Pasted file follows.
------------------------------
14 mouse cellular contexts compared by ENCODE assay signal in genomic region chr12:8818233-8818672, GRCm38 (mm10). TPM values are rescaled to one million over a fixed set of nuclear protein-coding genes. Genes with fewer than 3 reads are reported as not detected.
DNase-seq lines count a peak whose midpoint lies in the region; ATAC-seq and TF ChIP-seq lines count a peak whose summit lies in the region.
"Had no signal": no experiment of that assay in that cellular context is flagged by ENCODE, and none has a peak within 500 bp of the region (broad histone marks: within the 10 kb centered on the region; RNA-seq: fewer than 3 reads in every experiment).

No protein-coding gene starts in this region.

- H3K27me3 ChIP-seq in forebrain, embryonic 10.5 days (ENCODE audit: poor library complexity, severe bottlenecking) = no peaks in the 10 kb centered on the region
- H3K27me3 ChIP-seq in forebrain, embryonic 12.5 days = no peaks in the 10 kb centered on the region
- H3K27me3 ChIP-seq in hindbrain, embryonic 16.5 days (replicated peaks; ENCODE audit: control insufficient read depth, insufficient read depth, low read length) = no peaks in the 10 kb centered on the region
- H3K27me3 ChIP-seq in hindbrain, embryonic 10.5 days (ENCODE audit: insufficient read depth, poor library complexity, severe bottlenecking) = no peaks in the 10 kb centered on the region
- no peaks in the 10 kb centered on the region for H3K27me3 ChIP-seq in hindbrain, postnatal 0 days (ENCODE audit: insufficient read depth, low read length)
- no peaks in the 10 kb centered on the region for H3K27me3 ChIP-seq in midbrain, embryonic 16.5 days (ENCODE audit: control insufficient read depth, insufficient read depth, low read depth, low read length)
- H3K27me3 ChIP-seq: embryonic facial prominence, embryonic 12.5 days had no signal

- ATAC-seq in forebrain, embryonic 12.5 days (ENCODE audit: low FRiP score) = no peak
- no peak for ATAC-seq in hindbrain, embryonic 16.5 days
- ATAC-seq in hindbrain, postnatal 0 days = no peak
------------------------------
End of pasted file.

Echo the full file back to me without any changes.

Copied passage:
14 mouse cellular contexts compared by ENCODE assay signal in genomic region chr12:8818233-8818672, GRCm38 (mm10). TPM values are rescaled to one million over a fixed set of nuclear protein-coding genes. Genes with fewer than 3 reads are reported as not detected.
DNase-seq lines count a peak whose midpoint lies in the region; ATAC-seq and TF ChIP-seq lines count a peak whose summit lies in the region.
"Had no signal": no experiment of that assay in that cellular context is flagged by ENCODE, and none has a peak within 500 bp of the region (broad histone marks: within the 10 kb centered on the region; RNA-seq: fewer than 3 reads in every experiment).

No protein-coding gene starts in this region.

- H3K27me3 ChIP-seq in forebrain, embryonic 10.5 days (ENCODE audit: poor library complexity, severe bottlenecking) = no peaks in the 10 kb centered on the region
- H3K27me3 ChIP-seq in forebrain, embryonic 12.5 days = no peaks in the 10 kb centered on the region
- H3K27me3 ChIP-seq in hindbrain, embryonic 16.5 days (replicated peaks; ENCODE audit: control insufficient read depth, insufficient read depth, low read length) = no peaks in the 10 kb centered on the region
- H3K27me3 ChIP-seq in hindbrain, embryonic 10.5 days (ENCODE audit: insufficient read depth, poor library complexity, severe bottlenecking) = no peaks in the 10 kb centered on the region
- no peaks in the 10 kb centered on the region for H3K27me3 ChIP-seq in hindbrain, postnatal 0 days (ENCODE audit: insufficient read depth, low read length)
- no peaks in the 10 kb centered on the region for H3K27me3 ChIP-seq in midbrain, embryonic 16.5 days (ENCODE audit: control insufficient read depth, insufficient read depth, low read depth, low read length)
- H3K27me3 ChIP-seq: embryonic facial prominence, embryonic 12.5 days had no signal

- ATAC-seq in forebrain, embryonic 12.5 days (ENCODE audit: low FRiP score) = no peak
- no peak for ATAC-seq in hindbrain, embryonic 16.5 days
- ATAC-seq in hindbrain, postnatal 0 days = no peak